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Christmas at St. Peter's Basilica

Italian Christmas Traditions Everyone Should Know

Italians know how to celebrate the holidays. From feasts to festivals, there are all kinds of Italian Christmas traditions that make the holiday season incredibly fun and memorable. For Italians, Christmas time isn’t just a day or two – it’s an entire month of festivities that extends even until January!

Let’s Explore All the Awesome Italian Christmas Traditions!

Nativity Scenes

Italians know the Christmas season is here when relatives, neighbors, and Catholic churches start breaking out the nativity scenes.  These nativity scenes come in all sizes. They can be small, resting underneath a Christmas tree. Or, they can be massive, set up on a lawn or front yard for everyone to see.

The presentation of the nativity scene is something deeply rooted in Italian history. St. Francis of Assisi holds credit for setting up the first presepio, or nativity scene, way back in 1223! Further South, Naples is known for going all out with its nativity scenes. There are actually Neapolitan carpenters renowned for their exceptional skills in carving nativity figurines.

If you’re Italian American, this comes as no surprise. Many Italian immigrants came from or nearby Naples, carrying their strong Catholic faith with them. It is hard to find an Italian American who doesn’t have a grandma who owns a nativity scene, along with tons of angel figurines.

pasta with clams and breadcrumbs

La Vigilia and the Feast of The Seven Fishes

Christmas Eve, or la vigilia, is a very important day during the Christmas season for Italians. It is a real feast day, but with a catch. During feast days like la vigilia, Catholics are not supposed to indulge in any meat or animal fat. So, naturally, Italians turned to seafood.

You probably heard of the Feast of the Seven Fishes before. Interesting fact – this is actually an Italian American holiday. While it is true that, in Italy, they eat only fish on Christmas Eve, it doesn’t require 7 specific types of fish. How the Feast of the Seven Fishes came to be in America is quite the mystery. Many assume it has to do with the multiple references to the number 7 in the Bible. Either way, both Italians and Italian Americans go big on Christmas Eve with a seafood dinner that everyone adores.

gorgeous Catholic church at night

Midnight Mass

After a seafood feast, Italians often get everyone together and head to Church for midnight mass. It is a very special ceremony, a way of officially celebrating Christmas. Churches are decked out with decorations that look especially gorgeous at night. What is even more exciting is the treats you get to you eat after mass. Many Italian families will indulge in a slice of panettone or pandoro, two kinds of traditional Italian sweet Christmas bread, before heading to bed. Yes – Santa isn’t the only one eating a sweet midnight snack on Christmas!

Midnight mass isn’t exclusive to just Italians and Catholics. Many Christians all over the world attend church service at midnight on Christmas Eve! We are sure they also have special treats to eat after too.

Saint Stephen’s Day (Il Giorno di Santo Stefano)

The Italian Christmas traditions do not end with Christmas Day. The day after Christmas is St. Stephen’s Day, a holiday where Italians leave their homes for a passeggiata (a stroll) with friends and family, exploring the festivities happening around town.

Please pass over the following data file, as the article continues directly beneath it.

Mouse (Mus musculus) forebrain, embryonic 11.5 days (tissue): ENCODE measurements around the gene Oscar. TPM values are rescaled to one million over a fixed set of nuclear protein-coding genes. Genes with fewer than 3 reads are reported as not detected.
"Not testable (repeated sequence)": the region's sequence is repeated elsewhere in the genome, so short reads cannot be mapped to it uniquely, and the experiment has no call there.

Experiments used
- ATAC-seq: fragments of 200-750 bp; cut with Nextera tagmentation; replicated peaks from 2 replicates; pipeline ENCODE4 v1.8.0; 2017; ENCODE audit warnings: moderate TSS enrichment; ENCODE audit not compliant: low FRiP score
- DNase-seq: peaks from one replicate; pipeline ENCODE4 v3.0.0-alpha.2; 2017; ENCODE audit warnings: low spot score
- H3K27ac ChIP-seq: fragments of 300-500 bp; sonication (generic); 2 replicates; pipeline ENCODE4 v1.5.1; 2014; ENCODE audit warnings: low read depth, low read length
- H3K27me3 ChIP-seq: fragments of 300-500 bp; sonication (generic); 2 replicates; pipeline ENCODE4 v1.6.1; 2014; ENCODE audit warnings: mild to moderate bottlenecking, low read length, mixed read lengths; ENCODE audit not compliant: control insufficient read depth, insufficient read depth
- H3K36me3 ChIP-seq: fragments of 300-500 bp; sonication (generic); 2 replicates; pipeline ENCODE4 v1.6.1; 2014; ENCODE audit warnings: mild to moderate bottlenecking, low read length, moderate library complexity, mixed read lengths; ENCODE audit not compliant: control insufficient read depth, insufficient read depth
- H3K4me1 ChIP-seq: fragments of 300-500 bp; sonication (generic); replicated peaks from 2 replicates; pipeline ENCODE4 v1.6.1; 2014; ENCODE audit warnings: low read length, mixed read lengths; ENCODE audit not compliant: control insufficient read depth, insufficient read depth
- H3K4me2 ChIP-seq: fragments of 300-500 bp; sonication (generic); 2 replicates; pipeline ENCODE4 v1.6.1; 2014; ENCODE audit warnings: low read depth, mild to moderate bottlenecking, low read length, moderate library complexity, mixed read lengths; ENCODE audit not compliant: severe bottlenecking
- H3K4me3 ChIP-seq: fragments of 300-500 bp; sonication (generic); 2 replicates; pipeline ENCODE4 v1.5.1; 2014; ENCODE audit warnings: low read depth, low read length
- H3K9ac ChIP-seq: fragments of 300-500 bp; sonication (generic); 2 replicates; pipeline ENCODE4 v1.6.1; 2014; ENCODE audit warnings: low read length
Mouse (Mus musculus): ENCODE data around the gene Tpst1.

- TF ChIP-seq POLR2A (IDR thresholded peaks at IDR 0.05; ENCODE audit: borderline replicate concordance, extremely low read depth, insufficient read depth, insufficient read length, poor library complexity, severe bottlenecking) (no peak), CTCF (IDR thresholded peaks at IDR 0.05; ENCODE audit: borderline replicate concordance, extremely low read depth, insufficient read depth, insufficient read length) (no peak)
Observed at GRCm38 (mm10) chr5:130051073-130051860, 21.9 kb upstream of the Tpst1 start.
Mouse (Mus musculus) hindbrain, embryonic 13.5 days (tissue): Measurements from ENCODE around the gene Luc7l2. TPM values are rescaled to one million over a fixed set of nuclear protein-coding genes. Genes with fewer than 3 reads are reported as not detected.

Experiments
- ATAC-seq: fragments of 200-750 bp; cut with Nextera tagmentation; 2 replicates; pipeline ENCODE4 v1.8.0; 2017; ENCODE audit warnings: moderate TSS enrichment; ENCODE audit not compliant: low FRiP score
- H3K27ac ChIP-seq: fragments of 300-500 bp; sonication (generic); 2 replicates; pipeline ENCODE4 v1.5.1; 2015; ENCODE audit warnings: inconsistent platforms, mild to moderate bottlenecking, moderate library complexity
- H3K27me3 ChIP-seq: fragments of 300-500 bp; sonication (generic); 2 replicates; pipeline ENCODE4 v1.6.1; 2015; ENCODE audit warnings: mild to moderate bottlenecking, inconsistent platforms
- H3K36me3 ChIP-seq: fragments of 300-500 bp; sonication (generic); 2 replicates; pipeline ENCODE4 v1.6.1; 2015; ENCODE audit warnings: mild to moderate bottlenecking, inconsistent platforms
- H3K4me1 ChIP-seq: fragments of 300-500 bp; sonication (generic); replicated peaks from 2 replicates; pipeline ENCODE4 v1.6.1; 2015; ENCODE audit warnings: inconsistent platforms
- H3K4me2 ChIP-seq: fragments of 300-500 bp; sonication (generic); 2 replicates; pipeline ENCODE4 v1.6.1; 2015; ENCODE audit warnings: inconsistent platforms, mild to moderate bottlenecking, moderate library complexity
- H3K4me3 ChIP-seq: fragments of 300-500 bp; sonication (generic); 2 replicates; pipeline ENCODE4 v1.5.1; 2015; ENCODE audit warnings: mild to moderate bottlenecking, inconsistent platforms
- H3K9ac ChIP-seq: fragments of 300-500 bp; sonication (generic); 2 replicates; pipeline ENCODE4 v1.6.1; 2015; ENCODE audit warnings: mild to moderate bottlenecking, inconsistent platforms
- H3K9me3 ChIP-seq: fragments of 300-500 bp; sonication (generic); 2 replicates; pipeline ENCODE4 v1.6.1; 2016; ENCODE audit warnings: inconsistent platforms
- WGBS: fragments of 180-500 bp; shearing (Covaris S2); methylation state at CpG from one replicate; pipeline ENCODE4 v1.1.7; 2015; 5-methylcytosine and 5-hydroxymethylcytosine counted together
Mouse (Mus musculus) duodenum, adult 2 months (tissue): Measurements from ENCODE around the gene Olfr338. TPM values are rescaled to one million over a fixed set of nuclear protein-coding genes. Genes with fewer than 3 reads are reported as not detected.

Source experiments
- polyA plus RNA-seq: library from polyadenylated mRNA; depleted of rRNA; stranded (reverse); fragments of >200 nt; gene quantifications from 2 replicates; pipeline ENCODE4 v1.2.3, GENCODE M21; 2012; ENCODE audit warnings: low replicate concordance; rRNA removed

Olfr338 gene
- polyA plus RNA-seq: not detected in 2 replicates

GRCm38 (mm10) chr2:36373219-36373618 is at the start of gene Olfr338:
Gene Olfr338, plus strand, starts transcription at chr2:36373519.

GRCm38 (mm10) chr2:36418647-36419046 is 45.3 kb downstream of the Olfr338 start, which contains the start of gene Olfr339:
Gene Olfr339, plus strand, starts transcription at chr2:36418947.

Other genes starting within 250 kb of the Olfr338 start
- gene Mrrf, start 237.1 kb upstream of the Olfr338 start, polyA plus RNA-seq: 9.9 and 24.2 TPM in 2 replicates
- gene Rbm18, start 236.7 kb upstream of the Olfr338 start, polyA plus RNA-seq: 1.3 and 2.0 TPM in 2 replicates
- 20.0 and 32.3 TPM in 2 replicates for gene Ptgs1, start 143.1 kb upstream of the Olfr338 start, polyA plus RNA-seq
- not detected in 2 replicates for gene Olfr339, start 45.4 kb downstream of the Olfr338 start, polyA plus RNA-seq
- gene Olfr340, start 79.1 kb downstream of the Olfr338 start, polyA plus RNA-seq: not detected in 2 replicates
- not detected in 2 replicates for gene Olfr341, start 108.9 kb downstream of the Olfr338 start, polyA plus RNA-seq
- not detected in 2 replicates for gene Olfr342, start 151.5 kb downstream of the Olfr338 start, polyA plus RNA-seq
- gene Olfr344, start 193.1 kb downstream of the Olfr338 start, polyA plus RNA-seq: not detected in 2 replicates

The holiday celebrates the first Christian martyr, Saint Stephen, a Christian deacon who was stoned to death back in 5 AD. It is said that the celebration of this Saint most likely began in Putignano, a small town not far from Bari, in the region of Puglia, Italy. The story goes that almost 800 years ago, knights brought relics of Saint Stephen to this town on December 26th. The townspeople were just so happy that they celebrated the entire day. Unsurprisingly, this celebration spread to all parts of Italy.

Today, St. Stephen’s Day is a national holiday in Italy. All over Italy, people partake in all different kinds of traditions. It can be parades, concerts, or even just a lovely holiday dinner at a good friend’s house. Whatever it is, St. Stephen’s Day is about continuing the Christmas celebration with those you love!

La Befana and The Epiphany

If you thought that the holiday season ended after New Year, you are 100 percent wrong! For Italians, the holidays extend through to January 6th, also known as La Befana. This holiday is the Epiphany (also known as Three King’s Day in other parts of the world.) But, this holiday gets its unique nickname from a fun Italian folktale about a witch, or la befana! 

In Italy, children get gifts for more than one day. On the morning of January 6th, kids look to see what treats la befana left for them the night before. La befana is a witch, with a fascinating story. During Christmas Eve, la befana initially wasn’t interested in seeing baby Jesus, after an invitation by the Three Wise Men. She soon regretted her refusal and decided to go see Jesus, bringing homemade gifts with her.

La befana wasn’t able to find baby Jesus. So, she gave her gifts to other children she met on her journey. She continues to share these gifts today, dropping them off on the eve of January 6th. But, like Santa, la befana strategically gives gifts to only good children. That’s why kids are on their best behavior around this time. It’s the only way they’ll wake up with toys and candy in the shoes and stockings they left out for la befana. If they’re not on their best behavior, they may just find coal the next day!

Are there any Italian Christmas traditions that we missed? Don’t be shy to share one with us. We would love to hear about all your memories and traditions during the holiday season!